Seeing as technology is mostly tied to production for the market, engineering is driven by pragmatic concerns – “does it work?”  or “will it sell?” A synthetic science that has the innocence of the pure pursuit of knowledge while keeping in mind the synthetic character of the systems it studies and the knowledge it creates might be better suited to the leading problems of our times such as understanding the mind and addressing climate change.

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The Cognitive Synthesis

October 4, 2011

I am giving a talk at NIAS tomorrow on what I am calling the cognitive synthesis. Cognition and it’s cognates such as mind, thought etc are now among the most important topics of investigation in the sciences and in philosophy. We a learning more and more about the biological and psychological roots of cognition. At the same time, cognition itself is being used to understand a variety of topics from art, religion and economics to mathematics and science. By cognitive synthesis, I mean the emerging view of the role of mind in the world.

My own perspective on the cognitive synthesis is grounded in regularity theory, i.e., that the current hodge-podge of ideas about cognition will be replaced by a more unified account of the role of informational constraints that will give us an understanding of cognition from cells to societies.

The Concrete Universal

October 3, 2011

In my previous post I introduced the idea of a concrete universal and asked if it wasn’t a contradiction in terms. The critic might argue that a concrete entity, like this computer in front of me has shape and size and heft, while universals like “computer-ness” is not located anywhere and has neither shape nor size or heft.

I disagree. In our lifeworld, our umwelt, entities appear as concreta and as universals. A person standing in front of me is both Anil (concrete) and a man (universal) and I have no problem perceiving him as both. The Naiyayikas had a point when they said that the universal (maleness) is located in the same location as the particular (Anil). But how do the universal and the particular come together? What is the nature of their conjunction? Isn’t putting universals and particulars together lead to the same sort of problem that Descartes faced when he tried to put the body and the soul together in the Pineal gland?  We have to try to understand these issues, which are both philosophical and scientific.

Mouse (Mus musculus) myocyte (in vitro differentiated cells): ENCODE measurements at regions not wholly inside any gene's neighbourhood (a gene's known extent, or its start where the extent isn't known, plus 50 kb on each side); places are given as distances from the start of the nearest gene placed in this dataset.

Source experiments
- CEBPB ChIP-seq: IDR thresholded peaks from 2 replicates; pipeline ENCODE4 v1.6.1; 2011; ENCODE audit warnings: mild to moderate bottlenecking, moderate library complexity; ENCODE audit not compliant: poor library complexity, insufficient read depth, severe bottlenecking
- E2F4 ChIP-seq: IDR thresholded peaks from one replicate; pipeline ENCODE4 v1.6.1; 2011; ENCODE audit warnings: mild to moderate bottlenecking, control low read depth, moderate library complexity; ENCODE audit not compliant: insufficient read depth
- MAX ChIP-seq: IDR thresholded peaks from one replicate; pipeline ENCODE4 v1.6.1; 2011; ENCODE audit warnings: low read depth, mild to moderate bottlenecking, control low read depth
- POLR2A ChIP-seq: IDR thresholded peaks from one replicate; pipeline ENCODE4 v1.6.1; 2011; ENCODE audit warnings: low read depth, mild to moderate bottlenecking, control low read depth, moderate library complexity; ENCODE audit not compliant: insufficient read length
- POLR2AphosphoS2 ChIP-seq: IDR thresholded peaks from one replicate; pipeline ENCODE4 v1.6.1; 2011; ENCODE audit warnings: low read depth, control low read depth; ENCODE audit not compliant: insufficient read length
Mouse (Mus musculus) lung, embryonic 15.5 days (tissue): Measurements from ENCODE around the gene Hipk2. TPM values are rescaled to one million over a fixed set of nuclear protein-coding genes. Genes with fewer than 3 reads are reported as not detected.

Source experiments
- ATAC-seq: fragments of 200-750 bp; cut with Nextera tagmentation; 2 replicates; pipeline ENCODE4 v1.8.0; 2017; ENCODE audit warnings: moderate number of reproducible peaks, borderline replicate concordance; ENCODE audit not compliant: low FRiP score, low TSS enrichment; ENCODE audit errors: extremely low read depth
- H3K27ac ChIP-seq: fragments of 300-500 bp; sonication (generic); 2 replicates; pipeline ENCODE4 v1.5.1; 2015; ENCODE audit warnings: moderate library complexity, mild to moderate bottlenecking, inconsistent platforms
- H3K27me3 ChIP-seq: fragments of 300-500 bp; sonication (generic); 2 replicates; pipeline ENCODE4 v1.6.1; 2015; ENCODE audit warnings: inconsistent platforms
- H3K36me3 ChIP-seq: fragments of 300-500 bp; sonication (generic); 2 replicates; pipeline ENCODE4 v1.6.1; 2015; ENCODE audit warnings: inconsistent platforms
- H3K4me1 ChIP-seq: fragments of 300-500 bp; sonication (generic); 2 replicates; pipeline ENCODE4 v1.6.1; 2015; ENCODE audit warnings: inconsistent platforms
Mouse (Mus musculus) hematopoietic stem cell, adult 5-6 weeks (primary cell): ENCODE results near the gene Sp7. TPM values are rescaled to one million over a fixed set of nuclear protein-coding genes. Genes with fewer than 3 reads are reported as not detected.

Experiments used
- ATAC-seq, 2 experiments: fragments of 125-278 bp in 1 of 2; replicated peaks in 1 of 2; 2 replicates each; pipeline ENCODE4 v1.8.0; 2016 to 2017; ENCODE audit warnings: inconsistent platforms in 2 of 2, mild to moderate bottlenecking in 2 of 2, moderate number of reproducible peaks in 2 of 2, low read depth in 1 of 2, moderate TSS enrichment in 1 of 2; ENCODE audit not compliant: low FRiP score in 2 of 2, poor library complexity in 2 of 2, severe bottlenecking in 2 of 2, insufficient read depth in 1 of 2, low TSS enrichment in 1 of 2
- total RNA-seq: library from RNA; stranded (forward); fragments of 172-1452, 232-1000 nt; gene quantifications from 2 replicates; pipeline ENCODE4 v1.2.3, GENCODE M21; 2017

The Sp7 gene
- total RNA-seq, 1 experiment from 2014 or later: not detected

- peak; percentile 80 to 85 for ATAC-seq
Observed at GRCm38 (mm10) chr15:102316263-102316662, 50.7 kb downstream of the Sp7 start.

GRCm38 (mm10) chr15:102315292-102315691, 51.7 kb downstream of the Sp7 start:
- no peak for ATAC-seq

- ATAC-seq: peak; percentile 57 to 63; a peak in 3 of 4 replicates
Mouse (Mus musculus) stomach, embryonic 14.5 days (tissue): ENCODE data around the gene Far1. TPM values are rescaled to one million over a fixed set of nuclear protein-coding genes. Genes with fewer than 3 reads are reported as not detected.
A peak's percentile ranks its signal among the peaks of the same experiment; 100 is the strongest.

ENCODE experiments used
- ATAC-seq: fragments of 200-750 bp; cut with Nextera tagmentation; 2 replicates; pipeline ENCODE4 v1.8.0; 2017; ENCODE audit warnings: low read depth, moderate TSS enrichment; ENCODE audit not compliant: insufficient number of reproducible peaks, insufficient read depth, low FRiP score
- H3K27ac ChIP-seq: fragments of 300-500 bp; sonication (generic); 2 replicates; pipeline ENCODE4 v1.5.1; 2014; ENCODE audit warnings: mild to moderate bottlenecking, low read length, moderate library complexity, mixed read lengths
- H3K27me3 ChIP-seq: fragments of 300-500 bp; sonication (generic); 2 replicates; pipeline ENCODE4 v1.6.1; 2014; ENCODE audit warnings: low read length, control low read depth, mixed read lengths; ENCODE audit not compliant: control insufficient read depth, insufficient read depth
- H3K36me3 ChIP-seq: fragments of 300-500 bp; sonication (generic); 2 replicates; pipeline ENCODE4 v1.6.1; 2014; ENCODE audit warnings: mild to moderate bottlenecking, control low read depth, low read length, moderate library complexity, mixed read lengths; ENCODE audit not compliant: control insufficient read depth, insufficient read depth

One slight detour: Cognitive scientists have long studied the fact that we categorize entities in nested categories: dog → animal → living thing. We could argue that identifying Anil as a human or vice-versa is just an extension of the categorization problem; an individual such as Anil is just a special case of a category, namely, a category with one element – Anil. But an individual is not a category. You can point to individuals – they have location and shape and size – but not to categories. Unless you are a Naiyayika and believe that the category is colocated with the individual.